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Audit of BP’s follow-up of new work processes

On 9 November 2010, the Petroleum Safety Authority Norway (PSA) conducted an audit of BP Norge’s follow-up of new work processes within drilling and well activities using information and communication technology (ICT).


The PSA is to have an overview of HSE challenges in petroleum activities and contribute to creating an authorised, comprehensive picture of risk in the industry as a basis for implementing preventive measures.

Controlling the risk of major accidents requires an understanding of the complex interaction between people, technology and organisation.

The introduction of new information and communication technology with the accompanying new work processes creates challenges shared by many players in the petroleum activities.

The audit activity directed towards BP and their follow-up of new work processes within drilling and well activities using information and communication technology (ICT), was initiated in order to contribute to the development of robust work processes and the improvement of safety.

Goals
Through the audit, the PSA wanted to verify that BP is ensuring that work processes within drilling and well activities and decisions from these, take health, safety and environment (HSE) requirements into account.

The following topics were notified of in advance and included in the inspection:

  • Current organisation of drilling and well activities
    • Decisions and support for decisions
    • Challenges identified in relation to this organisation, if any 
  • Work processes related to control of changes, for instance changes in drilling programs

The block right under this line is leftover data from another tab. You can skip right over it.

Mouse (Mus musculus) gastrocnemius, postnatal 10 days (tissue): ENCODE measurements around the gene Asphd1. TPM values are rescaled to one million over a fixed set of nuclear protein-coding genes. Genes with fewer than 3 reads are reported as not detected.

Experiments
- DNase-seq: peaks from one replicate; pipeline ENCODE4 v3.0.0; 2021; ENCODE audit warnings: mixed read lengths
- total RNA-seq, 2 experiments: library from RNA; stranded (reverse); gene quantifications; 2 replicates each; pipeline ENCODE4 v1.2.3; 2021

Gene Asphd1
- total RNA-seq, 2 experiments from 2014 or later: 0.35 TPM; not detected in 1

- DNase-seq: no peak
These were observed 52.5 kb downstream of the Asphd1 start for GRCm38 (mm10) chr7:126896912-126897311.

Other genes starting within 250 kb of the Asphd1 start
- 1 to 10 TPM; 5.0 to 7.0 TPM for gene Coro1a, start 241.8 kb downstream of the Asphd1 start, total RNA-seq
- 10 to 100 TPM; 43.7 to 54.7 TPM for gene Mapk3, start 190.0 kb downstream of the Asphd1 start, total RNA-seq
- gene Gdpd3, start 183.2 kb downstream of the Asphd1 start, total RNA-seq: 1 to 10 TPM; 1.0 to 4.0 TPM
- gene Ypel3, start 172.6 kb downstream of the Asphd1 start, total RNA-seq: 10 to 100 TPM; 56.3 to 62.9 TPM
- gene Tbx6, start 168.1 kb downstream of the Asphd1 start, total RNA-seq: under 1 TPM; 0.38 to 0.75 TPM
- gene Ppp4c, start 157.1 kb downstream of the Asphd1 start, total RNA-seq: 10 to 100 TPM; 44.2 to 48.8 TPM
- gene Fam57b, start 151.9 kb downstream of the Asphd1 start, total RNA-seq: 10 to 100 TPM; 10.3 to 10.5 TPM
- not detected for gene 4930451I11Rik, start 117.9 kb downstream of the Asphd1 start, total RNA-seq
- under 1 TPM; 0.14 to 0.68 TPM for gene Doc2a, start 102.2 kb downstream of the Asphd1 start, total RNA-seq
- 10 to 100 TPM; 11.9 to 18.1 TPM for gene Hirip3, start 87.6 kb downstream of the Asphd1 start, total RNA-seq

• Basis for decisions
    • Transparency / documentation of changes
  • Collection, processing and use of real time data
  • Simulation and visualisation as support for decisions
  • Human factors
    • How have human factors been taken into consideration when developing the work process
    • Requirements regarding staffing, expertise and capacity
    • User-friendliness
    • Building trust between onshore and offshore and between operator and suppliers
  • Interface management
  • Integration of disciplines and players
  • Facilitation of interaction between players
  • The role of the operations centre on land
    • Reasons and objectives
    • Use in ordinary operations and in hazard and accident situations
  • ICT safety
    • Roles and responsibility for safeguarding ICT safety onshore and offshore
    • Classification of equipment which may affect ICT safety
    • The greatest challenge within ICT safety

 

BP had started using a land-based operations centre for drilling operations on one of its facilities, and presented their experiences with this. The operations centre (OOC) was undergoing technical improvements and being expanded in area when the inspection was carried out. BP went over plans for further use.

The PSA’s impression is that BP had made preparations to allow for good cooperation with the supplier of OOC services. Further, OOC enabled involvement of support functions in BP’s onshore organisation in connection with decision processes to do with drilling operations. 

The basis for decisions regarding further development and choice of solutions in the upgraded OOC did not appear systematically documented. It was mentioned that a documented process of change had been completed for technical solutions in accordance with the steering document Management of Change.

Organisational changes since start up of the OOC in 2002 had however not been documented in accordance with BP’s own steering document Management of Change. We were given the impression that ICT management was not an integrated part of the company’s HSE work within drilling and well activities.

The inspection identified a nonconformity regarding inadequate documentation and traceability in the basis for decisions for the OOC. In addition, the following improvement items were identified:

• Deficient documentation of ownership and maintenance responsibility for sensors
• Deficient adaption for building relationships between land and sea
• Deficient ICT safety in new work processes